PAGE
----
Back up light fuse shorts constantly

Tiny
SAGCARPRO
  • MEMBER
  • 2000 PLYMOUTH NEON
  • 2.0L
  • 4 CYL
  • 2WD
  • AUTOMATIC
  • 250,000 MILES
I have a 2000 Plymouth Neon. It has been running fine until about two weeks ago. About two weeks ago it stopped on my wife suddenly when she stopped at a friend's house. It started back up later. It stopped on her again and would not start up so I went and/ based on internet reports of similar situations, saw corroded battery cables and changed them with a temporary fix and it started fine. I also found 3 blown fuses and replaced them with resetting type fuses that would reset if blown. The 20 amp fuse to the heater blower motor is okay. The next day she told me the fuses I had put in to replace the burnt ones which were the circuit breaker type of fuses were clicking and the tiny lights on the door and window switches were turning on and off. I drove it to work and it ran fine until the last 35 miles is started clicking on me and after I stopped at a stop light and died on me it started up easy but any attempt at acceleration would kill the engine. Eventually I slowly accelerated and got out of there and returned home. Accelerating in a reverse gear would NOT cause it to shut off. For a while it kept on starting then dying upon acceleration with the fuses audibly clicking as they were breaking the circuit.

But now just turning on the ignition key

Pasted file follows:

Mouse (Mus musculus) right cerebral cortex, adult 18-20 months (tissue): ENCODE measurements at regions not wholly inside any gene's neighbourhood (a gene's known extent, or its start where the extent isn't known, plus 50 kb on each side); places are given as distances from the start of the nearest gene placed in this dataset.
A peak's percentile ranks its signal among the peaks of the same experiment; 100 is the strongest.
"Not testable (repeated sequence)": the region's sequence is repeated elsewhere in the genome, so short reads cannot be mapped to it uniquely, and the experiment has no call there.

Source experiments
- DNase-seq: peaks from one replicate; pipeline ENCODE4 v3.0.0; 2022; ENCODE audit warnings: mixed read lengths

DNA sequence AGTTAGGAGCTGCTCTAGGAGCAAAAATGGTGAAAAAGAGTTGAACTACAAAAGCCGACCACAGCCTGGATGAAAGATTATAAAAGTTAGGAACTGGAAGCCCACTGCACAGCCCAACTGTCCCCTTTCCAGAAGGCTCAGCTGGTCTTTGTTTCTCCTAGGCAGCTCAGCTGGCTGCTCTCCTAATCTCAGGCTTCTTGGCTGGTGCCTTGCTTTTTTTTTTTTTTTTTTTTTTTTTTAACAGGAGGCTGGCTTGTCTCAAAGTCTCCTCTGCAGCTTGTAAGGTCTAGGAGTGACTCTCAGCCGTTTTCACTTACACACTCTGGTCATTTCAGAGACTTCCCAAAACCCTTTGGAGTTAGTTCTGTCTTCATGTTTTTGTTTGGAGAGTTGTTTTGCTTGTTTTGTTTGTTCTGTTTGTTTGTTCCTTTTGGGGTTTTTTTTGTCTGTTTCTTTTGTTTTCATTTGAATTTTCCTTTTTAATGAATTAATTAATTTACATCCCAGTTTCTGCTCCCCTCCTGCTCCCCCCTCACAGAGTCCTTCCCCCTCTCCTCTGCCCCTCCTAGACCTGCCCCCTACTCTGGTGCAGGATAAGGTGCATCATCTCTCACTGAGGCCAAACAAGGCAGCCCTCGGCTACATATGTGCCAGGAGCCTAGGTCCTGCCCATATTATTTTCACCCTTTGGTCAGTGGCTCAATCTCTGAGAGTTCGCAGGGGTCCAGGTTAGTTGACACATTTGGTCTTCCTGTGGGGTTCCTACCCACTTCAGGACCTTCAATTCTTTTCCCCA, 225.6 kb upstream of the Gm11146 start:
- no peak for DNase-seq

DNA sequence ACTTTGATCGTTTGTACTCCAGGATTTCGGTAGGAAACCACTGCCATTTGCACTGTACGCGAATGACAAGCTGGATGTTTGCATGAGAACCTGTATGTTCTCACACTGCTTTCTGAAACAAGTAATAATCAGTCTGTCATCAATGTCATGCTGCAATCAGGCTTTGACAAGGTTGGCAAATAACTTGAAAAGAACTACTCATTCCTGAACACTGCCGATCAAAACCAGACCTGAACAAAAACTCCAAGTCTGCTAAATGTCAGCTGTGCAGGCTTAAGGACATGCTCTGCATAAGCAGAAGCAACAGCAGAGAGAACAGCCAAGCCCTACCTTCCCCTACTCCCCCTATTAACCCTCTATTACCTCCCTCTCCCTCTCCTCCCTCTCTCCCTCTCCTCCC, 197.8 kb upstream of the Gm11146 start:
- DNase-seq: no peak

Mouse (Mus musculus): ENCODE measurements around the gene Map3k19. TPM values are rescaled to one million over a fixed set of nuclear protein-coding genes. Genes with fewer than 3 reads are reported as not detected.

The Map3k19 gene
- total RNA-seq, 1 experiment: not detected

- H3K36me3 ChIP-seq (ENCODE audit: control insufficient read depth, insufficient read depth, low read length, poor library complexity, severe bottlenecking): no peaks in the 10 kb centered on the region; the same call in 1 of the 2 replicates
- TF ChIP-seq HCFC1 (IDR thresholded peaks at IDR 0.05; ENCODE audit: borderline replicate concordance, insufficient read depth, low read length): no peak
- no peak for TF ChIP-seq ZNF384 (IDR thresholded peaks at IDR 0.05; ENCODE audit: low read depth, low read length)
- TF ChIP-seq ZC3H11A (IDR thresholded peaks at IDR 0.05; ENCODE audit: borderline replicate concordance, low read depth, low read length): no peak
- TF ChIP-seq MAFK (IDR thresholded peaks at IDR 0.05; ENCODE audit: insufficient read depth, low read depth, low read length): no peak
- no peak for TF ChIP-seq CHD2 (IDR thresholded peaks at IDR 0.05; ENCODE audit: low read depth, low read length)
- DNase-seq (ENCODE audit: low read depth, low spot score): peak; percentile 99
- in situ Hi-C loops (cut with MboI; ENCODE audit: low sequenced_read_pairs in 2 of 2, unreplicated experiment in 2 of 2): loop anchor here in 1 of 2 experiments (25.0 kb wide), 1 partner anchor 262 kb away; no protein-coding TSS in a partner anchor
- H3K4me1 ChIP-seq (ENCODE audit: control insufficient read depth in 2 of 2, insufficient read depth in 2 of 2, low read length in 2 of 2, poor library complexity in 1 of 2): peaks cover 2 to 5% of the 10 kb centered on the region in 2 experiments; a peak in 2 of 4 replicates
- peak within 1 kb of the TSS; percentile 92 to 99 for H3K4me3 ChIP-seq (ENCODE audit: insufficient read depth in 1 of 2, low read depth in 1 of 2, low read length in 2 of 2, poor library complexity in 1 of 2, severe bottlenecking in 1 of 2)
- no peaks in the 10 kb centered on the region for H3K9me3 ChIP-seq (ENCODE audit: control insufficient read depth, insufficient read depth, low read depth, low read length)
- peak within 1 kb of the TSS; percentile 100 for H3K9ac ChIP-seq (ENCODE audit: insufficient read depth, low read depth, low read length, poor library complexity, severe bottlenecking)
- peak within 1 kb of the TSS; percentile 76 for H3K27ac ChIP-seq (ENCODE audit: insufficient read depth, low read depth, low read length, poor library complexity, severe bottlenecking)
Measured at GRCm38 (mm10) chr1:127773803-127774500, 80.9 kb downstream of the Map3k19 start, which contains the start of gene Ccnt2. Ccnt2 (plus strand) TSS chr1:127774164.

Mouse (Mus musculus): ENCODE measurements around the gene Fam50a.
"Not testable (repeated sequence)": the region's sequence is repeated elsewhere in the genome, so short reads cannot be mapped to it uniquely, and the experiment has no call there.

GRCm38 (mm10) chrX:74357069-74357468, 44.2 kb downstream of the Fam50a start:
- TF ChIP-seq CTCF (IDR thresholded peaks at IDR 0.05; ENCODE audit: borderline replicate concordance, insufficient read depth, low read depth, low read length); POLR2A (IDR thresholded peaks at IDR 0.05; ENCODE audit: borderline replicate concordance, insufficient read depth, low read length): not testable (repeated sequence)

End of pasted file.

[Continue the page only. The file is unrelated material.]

causes the fuse number 7 to blow each time.
And a if I use a circuit breaker fuse it constantly clicks on and off.

I checked the relays under the hood in the fuse box there and using the relay for the horn that worked properly replaced it with the one in the position for the automatic shutoff relay and the fuses still would short and the asr fuse let the horn work properly so I doubt if the relay is the problem.
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Saturday, April 4th, 2015 AT 5:03 PM

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Tiny
CARADIODOC
  • EXPERT
There's a better alternative to those circuit breakers. A simple trick to finding a short is to replace the blown fuse with a pair of spade terminals, then use small jumper wires to connect them to a 12 volt light bulb. A brake light bulb works well. When the circuit is live and the short is present, the bulb will be full brightness and hot so be sure it's not laying on the carpet or against a plastic door panel. Now you can unplug electrical connectors and move things around to see what makes the short go away. When it does, the bulb will get dim or go out.

Fuse 7 feeds a number of systems with switches in the front doors. I'd start by opening and closing the driver's door. If the test light flickers, check for broken or frayed wires between the door hinges.

When the engine originally didn't start, what was the symptom? Did the starter crank the engine? Did the dash lights work? If everything was totally dead, follow the smaller positive battery wire to the under-hood fuse box and be sure that connection is clean and tight. That's a common cause on all car brands for an intermittently totally-dead electrical system.

Be aware you're going to have a hard starting / stalling problem since the battery was disconnected. The Engine Computer lost its memory and will have to relearn "minimum throttle" before it will know when it has to be in control of idle speed. You also won't get the nice "idle flare-up" to 1500 rpm at start-up and the engine will tend to stall at stop signs. To meet the conditions for the relearn to take place, drive at highway speed with the engine warmed up, then coast for at least seven seconds without touching the pedals.
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Saturday, April 4th, 2015 AT 6:50 PM

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